Note that in both modes the current delivered to the battery is in pulses.

The beauty of this type of charger is the efficiency- little power is wasted in the SCRs.

And in a nutshell, and greatly simplified, that is all there is to SCR controlled battery chargers.:)

spec
 
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Kal_B

Member
Thanks spec. I am starting to search for how to identify the gate kathode and anode but I think I can tell from the wiring. I am inclined to to the following:

The smaller wire going to the circuit board is the gate, the beefier wire is the anode and the bolt/body is the kathode.

Kal
 

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spec

Well-Known Member
Most Helpful Member
Thanks spec. I am starting to search for how to identify the gate kathode and anode but I think I can tell from the wiring. I am inclined to to the following:

The smaller wire going to the circuit board is the gate, the beefier wire is the anode and the bolt/body is the kathode.

Kal
Hi Kal,

As you say, the small wire would certainly be the gate. If you removed one of the SCRs you could do a simple test to confirm which terminal is which.

There are three transformers?

Are there two rectifier diodes in addition to the two SCRs?

spec
 

Kal_B

Member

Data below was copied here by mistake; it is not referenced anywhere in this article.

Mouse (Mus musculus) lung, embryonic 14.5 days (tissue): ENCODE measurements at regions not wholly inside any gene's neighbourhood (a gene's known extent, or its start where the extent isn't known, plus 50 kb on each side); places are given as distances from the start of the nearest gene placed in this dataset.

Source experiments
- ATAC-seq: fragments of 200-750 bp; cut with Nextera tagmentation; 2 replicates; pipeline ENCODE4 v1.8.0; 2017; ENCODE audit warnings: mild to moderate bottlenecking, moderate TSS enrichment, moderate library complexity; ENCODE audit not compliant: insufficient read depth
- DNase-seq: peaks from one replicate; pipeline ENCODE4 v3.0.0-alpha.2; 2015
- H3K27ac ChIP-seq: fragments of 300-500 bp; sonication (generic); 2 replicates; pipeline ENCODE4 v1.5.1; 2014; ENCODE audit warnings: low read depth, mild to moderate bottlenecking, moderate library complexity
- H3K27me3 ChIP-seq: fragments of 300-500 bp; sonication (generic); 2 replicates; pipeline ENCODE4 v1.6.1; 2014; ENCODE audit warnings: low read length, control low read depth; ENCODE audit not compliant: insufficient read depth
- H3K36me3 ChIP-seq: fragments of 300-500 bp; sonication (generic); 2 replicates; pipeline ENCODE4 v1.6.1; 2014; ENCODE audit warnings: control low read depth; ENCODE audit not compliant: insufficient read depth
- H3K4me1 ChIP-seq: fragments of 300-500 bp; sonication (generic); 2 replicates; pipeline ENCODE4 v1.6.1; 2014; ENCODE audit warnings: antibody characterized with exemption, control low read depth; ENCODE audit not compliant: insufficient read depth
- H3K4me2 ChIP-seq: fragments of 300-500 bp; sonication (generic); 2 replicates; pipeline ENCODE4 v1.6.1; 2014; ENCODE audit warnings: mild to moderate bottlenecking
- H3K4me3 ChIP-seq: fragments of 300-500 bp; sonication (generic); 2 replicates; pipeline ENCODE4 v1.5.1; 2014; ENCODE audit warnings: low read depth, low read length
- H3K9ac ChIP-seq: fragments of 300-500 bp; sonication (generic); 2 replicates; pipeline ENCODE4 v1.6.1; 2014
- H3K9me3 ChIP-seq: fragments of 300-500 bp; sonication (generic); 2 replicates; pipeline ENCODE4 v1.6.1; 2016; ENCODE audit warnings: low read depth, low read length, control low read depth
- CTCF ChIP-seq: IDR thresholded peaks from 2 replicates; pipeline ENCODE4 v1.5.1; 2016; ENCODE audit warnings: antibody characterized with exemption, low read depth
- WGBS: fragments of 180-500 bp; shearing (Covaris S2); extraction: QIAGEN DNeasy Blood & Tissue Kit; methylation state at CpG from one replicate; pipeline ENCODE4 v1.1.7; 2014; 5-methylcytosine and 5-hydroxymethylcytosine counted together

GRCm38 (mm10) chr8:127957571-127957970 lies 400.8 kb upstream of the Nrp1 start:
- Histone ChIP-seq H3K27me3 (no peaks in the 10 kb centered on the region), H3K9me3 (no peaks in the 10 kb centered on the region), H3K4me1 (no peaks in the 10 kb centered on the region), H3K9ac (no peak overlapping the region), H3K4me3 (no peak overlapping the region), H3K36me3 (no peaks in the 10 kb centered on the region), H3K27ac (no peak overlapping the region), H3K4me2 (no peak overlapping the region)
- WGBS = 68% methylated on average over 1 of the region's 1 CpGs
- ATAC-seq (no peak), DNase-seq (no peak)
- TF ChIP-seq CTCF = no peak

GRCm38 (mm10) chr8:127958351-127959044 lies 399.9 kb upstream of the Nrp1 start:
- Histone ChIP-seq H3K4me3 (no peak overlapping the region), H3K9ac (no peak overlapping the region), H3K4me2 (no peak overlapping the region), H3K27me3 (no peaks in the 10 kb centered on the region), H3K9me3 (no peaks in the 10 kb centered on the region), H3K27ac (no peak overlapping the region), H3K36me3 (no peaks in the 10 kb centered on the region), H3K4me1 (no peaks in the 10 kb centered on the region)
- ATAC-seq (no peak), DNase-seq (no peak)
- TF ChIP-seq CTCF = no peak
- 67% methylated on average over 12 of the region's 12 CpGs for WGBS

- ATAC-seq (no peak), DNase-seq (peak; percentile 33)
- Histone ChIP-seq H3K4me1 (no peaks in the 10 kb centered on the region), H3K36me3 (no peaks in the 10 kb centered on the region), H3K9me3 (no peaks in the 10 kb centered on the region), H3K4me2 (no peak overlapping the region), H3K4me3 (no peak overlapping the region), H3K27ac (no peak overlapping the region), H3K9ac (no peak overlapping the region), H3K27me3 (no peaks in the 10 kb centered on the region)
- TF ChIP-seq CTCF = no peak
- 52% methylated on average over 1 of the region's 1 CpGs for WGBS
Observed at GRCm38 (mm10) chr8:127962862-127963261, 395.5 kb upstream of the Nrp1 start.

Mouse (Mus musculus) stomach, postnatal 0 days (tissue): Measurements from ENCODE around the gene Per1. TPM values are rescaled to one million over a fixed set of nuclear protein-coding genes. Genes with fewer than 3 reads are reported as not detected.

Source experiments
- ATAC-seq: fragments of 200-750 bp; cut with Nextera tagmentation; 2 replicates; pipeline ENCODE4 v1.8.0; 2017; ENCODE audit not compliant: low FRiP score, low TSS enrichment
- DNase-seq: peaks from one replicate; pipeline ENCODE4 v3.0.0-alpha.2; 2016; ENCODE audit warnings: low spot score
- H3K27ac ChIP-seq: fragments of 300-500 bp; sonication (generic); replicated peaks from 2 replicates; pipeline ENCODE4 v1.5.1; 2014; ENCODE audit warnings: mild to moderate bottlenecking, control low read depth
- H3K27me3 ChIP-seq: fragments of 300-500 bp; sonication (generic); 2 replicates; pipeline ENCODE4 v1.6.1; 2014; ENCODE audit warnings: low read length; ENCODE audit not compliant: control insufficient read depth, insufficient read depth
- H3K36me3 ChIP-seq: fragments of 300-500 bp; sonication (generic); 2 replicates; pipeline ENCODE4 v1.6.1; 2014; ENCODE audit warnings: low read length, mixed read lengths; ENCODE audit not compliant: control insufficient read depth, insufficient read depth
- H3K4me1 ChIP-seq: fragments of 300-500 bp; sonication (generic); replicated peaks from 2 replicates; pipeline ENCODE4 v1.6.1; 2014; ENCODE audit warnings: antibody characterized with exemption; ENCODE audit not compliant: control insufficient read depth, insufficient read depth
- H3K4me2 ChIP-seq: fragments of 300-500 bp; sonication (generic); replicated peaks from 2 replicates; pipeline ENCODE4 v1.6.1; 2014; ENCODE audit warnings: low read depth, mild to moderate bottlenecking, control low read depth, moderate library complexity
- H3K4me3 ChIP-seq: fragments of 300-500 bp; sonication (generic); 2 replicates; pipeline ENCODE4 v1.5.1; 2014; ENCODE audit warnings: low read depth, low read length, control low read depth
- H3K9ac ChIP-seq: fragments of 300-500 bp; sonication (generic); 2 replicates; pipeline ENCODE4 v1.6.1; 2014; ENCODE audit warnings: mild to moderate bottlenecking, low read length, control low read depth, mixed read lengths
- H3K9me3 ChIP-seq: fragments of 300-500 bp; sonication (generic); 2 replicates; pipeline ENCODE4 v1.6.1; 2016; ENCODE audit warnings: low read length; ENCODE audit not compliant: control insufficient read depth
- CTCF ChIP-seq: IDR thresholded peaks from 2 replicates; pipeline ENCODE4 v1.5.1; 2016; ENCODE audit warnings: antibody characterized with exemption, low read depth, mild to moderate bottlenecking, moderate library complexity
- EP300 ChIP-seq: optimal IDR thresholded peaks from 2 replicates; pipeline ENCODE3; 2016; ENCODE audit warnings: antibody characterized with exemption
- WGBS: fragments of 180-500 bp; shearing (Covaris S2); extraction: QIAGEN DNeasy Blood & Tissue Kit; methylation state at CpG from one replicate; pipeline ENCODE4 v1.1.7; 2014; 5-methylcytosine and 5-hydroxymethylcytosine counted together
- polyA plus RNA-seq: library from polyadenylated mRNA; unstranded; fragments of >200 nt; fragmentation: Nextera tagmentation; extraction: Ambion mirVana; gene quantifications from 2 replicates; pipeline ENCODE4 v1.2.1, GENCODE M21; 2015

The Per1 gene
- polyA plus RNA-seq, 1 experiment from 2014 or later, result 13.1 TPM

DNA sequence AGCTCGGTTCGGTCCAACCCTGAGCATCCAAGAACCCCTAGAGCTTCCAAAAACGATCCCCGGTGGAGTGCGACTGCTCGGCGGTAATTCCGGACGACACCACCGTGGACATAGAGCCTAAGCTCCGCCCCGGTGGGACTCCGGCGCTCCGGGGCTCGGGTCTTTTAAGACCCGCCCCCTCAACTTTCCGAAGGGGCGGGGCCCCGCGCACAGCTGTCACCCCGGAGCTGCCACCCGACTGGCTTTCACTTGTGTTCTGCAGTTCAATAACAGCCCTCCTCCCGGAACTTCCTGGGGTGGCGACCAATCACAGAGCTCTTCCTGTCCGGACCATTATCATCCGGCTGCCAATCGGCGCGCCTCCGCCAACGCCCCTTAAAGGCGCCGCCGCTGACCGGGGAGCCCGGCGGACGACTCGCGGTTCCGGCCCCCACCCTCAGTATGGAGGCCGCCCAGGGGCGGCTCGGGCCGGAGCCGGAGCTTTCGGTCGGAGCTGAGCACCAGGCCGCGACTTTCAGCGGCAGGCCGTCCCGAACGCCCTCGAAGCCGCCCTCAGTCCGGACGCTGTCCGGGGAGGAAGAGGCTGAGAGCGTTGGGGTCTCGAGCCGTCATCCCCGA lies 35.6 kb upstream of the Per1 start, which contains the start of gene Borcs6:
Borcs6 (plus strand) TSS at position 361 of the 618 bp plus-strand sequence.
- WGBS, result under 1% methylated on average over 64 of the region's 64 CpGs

Hi spec,

There are three transformers.
I didn't see rectifier diodes but they may be covered with heat shrink tubing.
I did a few tests while I was by the charger and was watching youtube but they didn't make sense to me. I'll try again tomorrow.

Thanks
Kal
 

MikeMl

Well-Known Member
Most Helpful Member

Kal_B

Member
Thanks spec.

Any guess as to what those things are on the top right side of the transformer in clear plastic and connected to nuts?

Kal
 

MikeMl

Well-Known Member
Most Helpful Member
Thanks spec.

Any guess as to what those things are on the top right side of the transformer in clear plastic and connected to nuts?

Kal
They might be Klixon-type over-temperature sensors, likely normally-closed.
 

ChrisP58

Well-Known Member
What is the AC input to this charger? When I saw three transformers, my first thought was that it might be a 3-phase input. But then it should have 3 (or 6) SCRs.